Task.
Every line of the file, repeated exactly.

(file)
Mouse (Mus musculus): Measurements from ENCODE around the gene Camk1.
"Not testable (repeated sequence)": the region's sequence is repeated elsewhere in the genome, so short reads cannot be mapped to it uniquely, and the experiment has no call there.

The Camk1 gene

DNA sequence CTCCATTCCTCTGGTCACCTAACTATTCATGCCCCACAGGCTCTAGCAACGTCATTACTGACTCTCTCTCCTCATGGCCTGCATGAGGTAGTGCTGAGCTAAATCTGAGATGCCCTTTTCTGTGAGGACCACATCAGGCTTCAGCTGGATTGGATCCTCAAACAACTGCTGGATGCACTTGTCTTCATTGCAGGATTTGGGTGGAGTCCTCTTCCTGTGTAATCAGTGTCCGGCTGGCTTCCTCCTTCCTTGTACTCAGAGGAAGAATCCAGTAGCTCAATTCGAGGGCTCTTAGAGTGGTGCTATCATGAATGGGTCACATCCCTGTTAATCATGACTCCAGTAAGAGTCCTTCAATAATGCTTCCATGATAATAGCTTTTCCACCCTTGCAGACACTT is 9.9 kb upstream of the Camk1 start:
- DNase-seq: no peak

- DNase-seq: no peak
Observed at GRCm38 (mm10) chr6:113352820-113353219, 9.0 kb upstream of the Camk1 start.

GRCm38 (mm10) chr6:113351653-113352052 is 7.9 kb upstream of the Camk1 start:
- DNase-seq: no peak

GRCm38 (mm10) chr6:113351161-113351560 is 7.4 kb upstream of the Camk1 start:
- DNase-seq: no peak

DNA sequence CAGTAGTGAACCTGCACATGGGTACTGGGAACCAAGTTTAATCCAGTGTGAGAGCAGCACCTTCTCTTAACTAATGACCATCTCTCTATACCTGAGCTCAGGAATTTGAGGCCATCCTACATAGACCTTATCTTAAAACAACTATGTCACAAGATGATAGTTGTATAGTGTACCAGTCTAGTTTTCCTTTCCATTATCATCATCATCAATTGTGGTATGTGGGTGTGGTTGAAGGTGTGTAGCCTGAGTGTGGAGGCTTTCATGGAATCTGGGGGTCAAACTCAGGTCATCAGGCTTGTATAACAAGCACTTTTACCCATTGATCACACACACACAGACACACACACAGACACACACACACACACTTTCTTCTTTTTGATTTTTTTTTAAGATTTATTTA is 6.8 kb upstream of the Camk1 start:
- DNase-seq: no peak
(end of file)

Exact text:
Mouse (Mus musculus): Measurements from ENCODE around the gene Camk1.
"Not testable (repeated sequence)": the region's sequence is repeated elsewhere in the genome, so short reads cannot be mapped to it uniquely, and the experiment has no call there.

The Camk1 gene

DNA sequence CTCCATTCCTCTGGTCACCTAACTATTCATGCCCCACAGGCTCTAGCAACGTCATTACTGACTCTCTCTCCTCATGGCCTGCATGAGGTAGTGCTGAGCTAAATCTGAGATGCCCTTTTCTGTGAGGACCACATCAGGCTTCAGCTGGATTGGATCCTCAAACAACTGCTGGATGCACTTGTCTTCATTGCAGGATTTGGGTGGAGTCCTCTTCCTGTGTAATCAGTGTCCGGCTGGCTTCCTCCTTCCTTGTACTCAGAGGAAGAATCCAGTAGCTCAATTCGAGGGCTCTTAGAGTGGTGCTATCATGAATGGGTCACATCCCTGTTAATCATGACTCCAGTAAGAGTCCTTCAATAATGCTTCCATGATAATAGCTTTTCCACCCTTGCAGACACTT is 9.9 kb upstream of the Camk1 start:
- DNase-seq: no peak

- DNase-seq: no peak
Observed at GRCm38 (mm10) chr6:113352820-113353219, 9.0 kb upstream of the Camk1 start.

GRCm38 (mm10) chr6:113351653-113352052 is 7.9 kb upstream of the Camk1 start:
- DNase-seq: no peak

GRCm38 (mm10) chr6:113351161-113351560 is 7.4 kb upstream of the Camk1 start:
- DNase-seq: no peak

DNA sequence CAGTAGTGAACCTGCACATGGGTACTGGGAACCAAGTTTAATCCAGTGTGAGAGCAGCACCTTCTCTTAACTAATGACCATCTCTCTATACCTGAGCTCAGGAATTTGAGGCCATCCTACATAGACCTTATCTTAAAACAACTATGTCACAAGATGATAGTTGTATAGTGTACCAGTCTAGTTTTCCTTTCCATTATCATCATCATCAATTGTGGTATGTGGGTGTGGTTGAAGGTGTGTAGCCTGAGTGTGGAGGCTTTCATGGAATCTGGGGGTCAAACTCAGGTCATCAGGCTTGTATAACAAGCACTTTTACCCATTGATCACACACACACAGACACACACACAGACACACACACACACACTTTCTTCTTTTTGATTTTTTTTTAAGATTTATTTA is 6.8 kb upstream of the Camk1 start:
- DNase-seq: no peak